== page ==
Dimmers for Kitchen? Humming prob?

maruhaMay 22, 2011

I am planning on having 4 recessed cans, 2 pendants over the island, undercabinet lights and one over sink light (not sure yet if can or fixture.)

I'd really like everything to be on dimmers, but my GC says there can be problems with humming. I have heard that if you have the right dimmer for the type of light, it's not a problem.

I'd like to have all of the lights controlled at one or two main locations, but do I need to have different kinds of dimmers for each kind of light? Advice on the best type of lights to use so that this coordinates somewhat simply?

Thank you!

Here's my floor plan:

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David

Incandescent dimmers cannot be used with CFLs or low voltage lighting. Those will need to be matched with the lighting requirements.

Most LED lights can be used with incandescent dimmers but tend to be pricier than CFLs.

Steer away from rehostatic dimmers as they will dissipate quite a bit of energy as heat.

Your GC should have an electrician on staff to figure out things.

    Bookmark   May 24, 2011 at 6:41PM
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triphase

Electronic low voltage diva and maestro dimmers from Lutron that use the neutral will not hum or flash on any dimmable cfl's or LED's or low voltage halogen lights. Get these dimmers and you won't have any issues.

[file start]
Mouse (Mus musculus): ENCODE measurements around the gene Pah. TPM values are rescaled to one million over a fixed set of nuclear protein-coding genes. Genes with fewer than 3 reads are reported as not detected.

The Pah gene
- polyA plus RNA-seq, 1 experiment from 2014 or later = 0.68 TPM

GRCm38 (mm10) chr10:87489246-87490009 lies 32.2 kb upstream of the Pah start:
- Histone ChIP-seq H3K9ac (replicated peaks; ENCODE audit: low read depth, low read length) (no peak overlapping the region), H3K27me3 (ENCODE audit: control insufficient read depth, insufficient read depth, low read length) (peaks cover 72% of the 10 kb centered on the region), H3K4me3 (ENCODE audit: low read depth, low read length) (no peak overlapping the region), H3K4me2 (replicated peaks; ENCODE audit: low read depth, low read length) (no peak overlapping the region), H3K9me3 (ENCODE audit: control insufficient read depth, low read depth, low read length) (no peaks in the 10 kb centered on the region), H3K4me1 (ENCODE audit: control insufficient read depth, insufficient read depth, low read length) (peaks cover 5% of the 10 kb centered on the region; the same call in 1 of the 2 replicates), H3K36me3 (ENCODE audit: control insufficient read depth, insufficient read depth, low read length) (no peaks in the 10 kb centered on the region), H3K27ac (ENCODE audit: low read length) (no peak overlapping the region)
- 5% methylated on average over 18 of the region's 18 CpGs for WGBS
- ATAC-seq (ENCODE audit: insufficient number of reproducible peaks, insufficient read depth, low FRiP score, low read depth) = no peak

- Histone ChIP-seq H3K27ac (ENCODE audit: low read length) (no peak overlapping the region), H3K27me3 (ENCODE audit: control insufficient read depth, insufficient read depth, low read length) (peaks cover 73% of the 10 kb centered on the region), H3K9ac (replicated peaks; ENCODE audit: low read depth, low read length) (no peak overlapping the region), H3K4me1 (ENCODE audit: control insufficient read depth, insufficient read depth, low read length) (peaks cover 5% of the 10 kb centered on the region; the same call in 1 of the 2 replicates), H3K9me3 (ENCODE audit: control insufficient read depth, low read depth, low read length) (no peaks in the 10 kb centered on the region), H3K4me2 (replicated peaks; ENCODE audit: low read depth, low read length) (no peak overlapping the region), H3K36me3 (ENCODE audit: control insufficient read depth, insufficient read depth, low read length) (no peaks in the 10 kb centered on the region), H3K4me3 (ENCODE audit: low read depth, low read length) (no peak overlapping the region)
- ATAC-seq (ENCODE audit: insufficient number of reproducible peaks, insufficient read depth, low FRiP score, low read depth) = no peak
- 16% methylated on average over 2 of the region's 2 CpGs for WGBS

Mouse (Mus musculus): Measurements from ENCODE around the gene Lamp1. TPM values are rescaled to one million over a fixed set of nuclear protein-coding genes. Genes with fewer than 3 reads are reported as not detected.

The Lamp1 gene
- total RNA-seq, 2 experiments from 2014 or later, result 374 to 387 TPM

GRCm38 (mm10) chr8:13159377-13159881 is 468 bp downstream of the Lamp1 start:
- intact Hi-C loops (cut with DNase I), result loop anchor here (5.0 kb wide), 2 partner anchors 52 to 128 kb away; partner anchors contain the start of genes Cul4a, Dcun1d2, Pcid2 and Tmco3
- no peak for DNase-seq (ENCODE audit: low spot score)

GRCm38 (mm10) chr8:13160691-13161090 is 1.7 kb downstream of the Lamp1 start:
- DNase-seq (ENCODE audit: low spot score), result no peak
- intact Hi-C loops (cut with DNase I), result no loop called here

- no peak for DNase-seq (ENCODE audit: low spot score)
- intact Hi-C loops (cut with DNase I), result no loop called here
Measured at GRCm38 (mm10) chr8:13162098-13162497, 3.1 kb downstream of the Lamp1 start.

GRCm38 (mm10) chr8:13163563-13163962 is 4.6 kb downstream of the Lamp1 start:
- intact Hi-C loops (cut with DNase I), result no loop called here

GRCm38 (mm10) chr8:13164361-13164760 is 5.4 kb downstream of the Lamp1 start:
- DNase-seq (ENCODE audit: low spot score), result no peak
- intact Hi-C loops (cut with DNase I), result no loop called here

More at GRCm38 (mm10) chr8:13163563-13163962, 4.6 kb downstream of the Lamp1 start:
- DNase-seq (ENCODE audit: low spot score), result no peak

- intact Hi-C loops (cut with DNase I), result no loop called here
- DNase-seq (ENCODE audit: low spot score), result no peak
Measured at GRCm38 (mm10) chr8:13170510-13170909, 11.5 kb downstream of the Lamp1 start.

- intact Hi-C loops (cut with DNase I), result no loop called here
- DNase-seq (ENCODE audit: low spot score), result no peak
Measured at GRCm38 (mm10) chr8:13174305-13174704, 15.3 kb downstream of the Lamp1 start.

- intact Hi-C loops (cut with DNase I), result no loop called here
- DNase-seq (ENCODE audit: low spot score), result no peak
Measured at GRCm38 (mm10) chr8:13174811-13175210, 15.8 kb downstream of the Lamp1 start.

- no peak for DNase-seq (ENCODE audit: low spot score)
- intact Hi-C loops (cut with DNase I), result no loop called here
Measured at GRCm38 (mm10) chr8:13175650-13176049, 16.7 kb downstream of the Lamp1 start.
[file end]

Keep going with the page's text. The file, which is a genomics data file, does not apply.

Bookmark   June 5, 2011 at 12:55PM
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brickeyee

"Incandescent dimmers cannot be used with CFLs or low voltage lighting."

Not true for many low voltage lights.
If you use low voltage lighting that has 'electronic' transoceanic many of them will operable from a conventional Triac dimmer just fine.

It is very hard (even with deeming ballasts) to operate discharge lighting (and florescent is discharge lighting) at ANY setting except full on.

"Those will need to be matched with the lighting requirements."

You need to look at the manufacture's recommendations.

"Steer away from rehostatic dimmers as they will dissipate quite a bit of energy as heat."

No one has used rheostats for deeming in a LONG time.
There power dissipation approaches the power dissipation of the light at low settings.
Even stage equipment switched to autotransformers many years ago (and now is mostly electronic Triac).

    Bookmark   June 5, 2011 at 3:57PM
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